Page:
Alpine and Nordic skiers with intellectual impairments

Preview: Alpine and Nordic skiers take centre stage in February

The first International Federation for Athletes with Intellectual Impairments (World Intellectual Impairment Sport) World Championships of 2018 gets underway in February.

2018 World Intellectual Impairment Sport World Alpine and Nordic Skiing Championships

One of Poland’s most popular ski destinations, Zakopane, will host the World Championships between 27 February – 2 March.

Around 60 alpine and Nordic skiers with intellectual impairments from 10 countries are expected to compete at the Suche ski resort and on the trails of the CentralnyOsrodekSportuZakopane.

Alpine skiing will feature slalom, giant slalom and super-G. Nordic skiers will compete in the cross-country sprint, short and long distance races as well as a 3×2.5km relay.

The host nation have high medal hopes, particularly in the Nordic skiing. Men’s long distance defending champion, Patrick Jakiela, is confirmed to compete. The men’s 3x2km relay team will also return in an attempt to reclaim their gold from 2017.

In the women’s alpine skiing France’s Melanie De Bona will go for another sweep of titles. At her home World Championships in Gourette last year, De Bona picked up a trio of victories in the slalom, giant slalom and super-G.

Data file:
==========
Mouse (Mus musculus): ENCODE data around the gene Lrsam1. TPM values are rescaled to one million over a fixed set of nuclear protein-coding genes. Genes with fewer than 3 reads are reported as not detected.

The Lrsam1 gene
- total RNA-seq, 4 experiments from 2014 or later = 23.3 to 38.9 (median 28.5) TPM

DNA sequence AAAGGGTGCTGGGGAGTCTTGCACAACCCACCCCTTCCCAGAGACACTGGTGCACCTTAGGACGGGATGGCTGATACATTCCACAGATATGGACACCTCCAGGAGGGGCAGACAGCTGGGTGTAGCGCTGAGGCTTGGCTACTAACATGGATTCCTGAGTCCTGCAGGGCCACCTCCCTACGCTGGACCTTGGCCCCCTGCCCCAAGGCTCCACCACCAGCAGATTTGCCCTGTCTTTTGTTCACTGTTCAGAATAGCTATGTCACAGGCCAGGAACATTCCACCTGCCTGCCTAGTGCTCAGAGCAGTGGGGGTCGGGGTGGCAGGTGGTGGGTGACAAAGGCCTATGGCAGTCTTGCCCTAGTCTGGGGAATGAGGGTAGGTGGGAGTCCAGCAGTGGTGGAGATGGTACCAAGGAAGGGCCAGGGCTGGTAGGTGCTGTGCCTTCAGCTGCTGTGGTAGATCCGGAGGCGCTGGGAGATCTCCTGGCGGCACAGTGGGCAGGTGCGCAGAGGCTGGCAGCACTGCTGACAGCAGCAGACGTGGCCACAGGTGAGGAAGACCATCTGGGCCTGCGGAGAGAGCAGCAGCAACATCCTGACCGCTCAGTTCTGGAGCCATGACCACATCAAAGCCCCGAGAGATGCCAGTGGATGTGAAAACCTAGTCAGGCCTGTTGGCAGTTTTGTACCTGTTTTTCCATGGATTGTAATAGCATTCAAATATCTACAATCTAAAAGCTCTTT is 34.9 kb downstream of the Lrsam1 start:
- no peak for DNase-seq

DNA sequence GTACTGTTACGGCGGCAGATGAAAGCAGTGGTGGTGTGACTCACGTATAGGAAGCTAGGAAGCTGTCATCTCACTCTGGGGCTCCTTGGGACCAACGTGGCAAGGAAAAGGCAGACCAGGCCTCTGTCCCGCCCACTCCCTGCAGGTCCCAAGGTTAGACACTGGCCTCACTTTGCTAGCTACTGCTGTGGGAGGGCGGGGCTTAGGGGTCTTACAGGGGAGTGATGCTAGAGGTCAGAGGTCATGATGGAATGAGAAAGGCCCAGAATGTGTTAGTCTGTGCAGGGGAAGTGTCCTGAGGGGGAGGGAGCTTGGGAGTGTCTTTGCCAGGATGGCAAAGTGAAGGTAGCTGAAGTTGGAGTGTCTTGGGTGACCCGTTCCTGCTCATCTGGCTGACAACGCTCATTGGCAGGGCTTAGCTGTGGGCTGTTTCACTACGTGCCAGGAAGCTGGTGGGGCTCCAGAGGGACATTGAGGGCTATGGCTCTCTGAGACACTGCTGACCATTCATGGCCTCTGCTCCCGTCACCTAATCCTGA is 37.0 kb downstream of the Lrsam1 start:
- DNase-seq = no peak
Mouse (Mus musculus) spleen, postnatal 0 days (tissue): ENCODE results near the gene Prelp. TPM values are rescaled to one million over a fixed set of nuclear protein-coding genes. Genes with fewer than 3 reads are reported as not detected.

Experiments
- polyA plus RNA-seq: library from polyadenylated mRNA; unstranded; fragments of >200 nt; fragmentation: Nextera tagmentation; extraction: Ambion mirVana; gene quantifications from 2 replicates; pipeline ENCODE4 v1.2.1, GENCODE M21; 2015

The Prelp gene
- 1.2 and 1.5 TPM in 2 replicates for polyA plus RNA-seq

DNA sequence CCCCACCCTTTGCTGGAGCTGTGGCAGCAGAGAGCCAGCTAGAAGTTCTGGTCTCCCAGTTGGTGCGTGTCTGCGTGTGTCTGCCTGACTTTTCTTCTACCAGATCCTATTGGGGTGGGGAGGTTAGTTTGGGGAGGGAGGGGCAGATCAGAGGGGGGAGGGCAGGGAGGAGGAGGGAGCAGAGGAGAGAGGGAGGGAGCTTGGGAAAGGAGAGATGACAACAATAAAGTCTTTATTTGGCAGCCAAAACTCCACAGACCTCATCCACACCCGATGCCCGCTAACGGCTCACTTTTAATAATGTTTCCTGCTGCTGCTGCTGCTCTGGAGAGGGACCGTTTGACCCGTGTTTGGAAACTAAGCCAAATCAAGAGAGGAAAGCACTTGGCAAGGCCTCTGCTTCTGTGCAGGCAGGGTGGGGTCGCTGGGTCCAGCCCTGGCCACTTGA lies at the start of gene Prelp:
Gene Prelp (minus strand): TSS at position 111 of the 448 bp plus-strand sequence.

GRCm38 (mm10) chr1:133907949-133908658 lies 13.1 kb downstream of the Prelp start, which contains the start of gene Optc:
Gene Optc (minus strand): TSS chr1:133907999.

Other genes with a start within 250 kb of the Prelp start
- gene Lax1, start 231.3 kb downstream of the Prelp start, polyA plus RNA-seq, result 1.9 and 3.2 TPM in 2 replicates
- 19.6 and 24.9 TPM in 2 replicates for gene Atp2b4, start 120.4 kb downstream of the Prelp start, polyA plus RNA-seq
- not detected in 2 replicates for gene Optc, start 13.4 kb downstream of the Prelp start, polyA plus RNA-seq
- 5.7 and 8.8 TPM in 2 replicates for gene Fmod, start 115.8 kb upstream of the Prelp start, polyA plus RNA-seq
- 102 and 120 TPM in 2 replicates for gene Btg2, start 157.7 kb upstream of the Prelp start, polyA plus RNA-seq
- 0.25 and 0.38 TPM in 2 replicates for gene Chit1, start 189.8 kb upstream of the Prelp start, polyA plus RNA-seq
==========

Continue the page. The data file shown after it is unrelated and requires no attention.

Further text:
The Championships will feature athletes with an intellectual impairment (II1) as well two new trial groups: II2 – for athletes with a more significant intellectual impairment and II3 – for athletes with high-functioning autism. .

Live updates and pictures will be available at World Intellectual Impairment Sport’ Facebook, Instagram and Twitter throughout the event.

Zakopane 2018 kicks off an exciting year of major Championships for athletes with intellectual impairments. The World Intellectual Impairment Sport Indoor Athletics Championships follow from 2-4 March before the tennis and cycling Worlds in July. The football World Championships take place in Karlstad, Sweden, in August.

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World Intellectual Impairment Sport represents more than 300,000 athletes with intellectual impairments around the world. We give elite athletes the chance to compete at an international level and on the Paralympic stage. But we cannot continue our work towards the inclusion of the people with intellectual impairments in society without your support.

We are a registered charity and your help can make a big difference. Find out more